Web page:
Timothy C. Hain, MD. Page last modified: October 12, 2017
PRES is a syndrome in which there are reversible white matter lesions (i.e. white spots on Flair MRI imaging). There is edema in the setting of hypertension and dysfunction of the blood brain barrier. There have been a surprisingly large number of articles written about this (e.g. 1000's), in spite of its relative rarity as a clinical syndrome. Presumably this relates to the potentially lethal nature of the symptoms, and the possibility of reversal.
PRES may be caused by hypertension alone, but more often occurs due to toxicity of immunosuppressive and chemotherapeutic drugs. The most common drugs are tacrolimus and cyclosporine. However, PRES has also been reported as being associated with sirlimus, methotrexate, interferon, rituximab, bevacizumab, sorafenib, sunitinib, fingolimod, and IVIG. The chemotherapy drugs reprted to cause PRES are cisplatin, cyclophosphamide, cytarabine, doxorubicin, etpside, gemcitabine, and vincristine. (Hararichain et al, 2015).
These do not have to be overdoses.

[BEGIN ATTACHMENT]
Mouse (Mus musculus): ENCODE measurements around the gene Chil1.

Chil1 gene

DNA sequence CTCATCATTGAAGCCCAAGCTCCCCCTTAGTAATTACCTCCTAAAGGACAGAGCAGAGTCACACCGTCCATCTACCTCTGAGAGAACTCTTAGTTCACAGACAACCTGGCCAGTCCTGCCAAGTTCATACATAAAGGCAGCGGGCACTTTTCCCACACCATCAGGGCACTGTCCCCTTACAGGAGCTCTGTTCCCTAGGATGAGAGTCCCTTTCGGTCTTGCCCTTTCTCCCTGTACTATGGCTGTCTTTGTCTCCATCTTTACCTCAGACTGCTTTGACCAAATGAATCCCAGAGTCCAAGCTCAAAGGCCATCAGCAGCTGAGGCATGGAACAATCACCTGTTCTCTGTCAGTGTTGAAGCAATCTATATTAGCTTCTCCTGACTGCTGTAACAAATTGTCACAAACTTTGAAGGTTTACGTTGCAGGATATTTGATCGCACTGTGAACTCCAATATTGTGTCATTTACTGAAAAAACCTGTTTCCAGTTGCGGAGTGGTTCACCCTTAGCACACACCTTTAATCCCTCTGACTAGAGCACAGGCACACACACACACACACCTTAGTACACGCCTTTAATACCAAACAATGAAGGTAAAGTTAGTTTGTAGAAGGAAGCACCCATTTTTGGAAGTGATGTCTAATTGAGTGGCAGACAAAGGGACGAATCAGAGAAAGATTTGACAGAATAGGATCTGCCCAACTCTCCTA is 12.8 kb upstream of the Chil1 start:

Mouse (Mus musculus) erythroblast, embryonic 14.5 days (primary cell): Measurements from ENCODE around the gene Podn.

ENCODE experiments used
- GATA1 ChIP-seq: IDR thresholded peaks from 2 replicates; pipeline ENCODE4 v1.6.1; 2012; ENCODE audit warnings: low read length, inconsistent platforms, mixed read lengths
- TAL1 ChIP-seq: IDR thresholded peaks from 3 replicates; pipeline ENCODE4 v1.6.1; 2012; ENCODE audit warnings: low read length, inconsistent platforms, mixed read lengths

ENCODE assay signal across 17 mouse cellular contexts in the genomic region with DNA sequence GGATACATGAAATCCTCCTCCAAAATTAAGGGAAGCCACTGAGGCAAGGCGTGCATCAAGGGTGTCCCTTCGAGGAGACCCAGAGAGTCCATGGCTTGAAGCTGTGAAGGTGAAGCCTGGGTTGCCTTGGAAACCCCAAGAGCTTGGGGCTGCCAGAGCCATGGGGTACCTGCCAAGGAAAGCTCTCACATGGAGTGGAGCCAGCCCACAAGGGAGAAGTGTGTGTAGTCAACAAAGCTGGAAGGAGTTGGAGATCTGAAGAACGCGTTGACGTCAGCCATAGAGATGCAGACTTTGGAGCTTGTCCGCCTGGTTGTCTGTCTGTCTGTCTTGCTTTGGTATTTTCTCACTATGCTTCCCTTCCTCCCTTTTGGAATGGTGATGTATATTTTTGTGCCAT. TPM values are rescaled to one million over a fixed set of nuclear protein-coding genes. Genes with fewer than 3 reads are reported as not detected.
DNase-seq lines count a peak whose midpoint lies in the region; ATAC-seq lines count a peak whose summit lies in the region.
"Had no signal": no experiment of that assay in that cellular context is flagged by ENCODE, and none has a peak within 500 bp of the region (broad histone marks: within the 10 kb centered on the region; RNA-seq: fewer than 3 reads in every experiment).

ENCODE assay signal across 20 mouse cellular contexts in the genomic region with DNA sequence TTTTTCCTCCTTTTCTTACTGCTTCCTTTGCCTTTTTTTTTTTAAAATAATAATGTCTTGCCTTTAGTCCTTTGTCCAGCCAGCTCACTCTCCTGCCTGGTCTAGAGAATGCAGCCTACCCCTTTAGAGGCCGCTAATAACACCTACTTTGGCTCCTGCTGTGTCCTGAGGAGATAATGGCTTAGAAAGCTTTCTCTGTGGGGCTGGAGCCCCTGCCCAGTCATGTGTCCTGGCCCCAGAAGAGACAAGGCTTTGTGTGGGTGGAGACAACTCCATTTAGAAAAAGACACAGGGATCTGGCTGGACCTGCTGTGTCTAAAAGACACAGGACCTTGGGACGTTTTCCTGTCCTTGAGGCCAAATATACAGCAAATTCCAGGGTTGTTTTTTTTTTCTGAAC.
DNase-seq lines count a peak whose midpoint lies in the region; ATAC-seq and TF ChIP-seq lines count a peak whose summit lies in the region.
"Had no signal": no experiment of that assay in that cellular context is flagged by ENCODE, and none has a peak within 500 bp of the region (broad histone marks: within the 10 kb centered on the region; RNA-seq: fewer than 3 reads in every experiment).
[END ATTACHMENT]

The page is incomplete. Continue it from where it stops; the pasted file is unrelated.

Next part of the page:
Other drugs can contribute to PRES by causing severe hypertension. These include amphetamines, SSRI's, alpha agonists such as mitodrine, and mineralocorticoids such as fludrocortisone. (Ebb et al, 2010) Presumably Northera can also cause this. The drugs used to treat orthostatic hypotension, such as fludrocortisone, and amphetamines due to their addictive nature, would seem to be more likely to cause problems than most of these others. A combination of an immunosuppressed state and hypertension would be especially dangerous.
There must be an MRI showing posterior white matter lesions. One wonders why just posterior. Why not anywhere in the brain ?
Symptoms may include confusion, headache, visual change and nausea. About 3/4 of patients will have moderate to severe hypertension. Some patients will have seizures. So in essence, the entire gamut of neurology.
Efforts are made to reduce or stop the immunosuppressive or chemotherapeutic agent, and also treatment of hypertension and seizures if present.
- Bartynski, W. S. (2008). "Posterior reversible encephalopathy syndrome, part 1: fundamental imaging and clinical features." AJNR Am J Neuroradiol 29(6): 1036-1042.
- Bartynski, W. S. (2008). "Posterior reversible encephalopathy syndrome, part 2: controversies surrounding pathophysiology of vasogenic edema." AJNR Am J Neuroradiol 29(6): 1043-1049.
- Ebbo, M., et al. (2010). "[Posterior reversible encephalopathy syndrome induced by a cough and cold drug containing pseudoephedrine]." Rev Med Interne 31(6): 440-444.
- Feske, S. K. (2011). "Posterior reversible encephalopathy syndrome: a review." Semin Neurol 31(2): 202-215.
- Harirchian, M. H., et al. (2015). "Immunosuppressive Drugs, an Emerging Cause of Posterior Reversible Encephalopathy Syndrome: Case Series." J Stroke Cerebrovasc Dis 24(8): e191-195.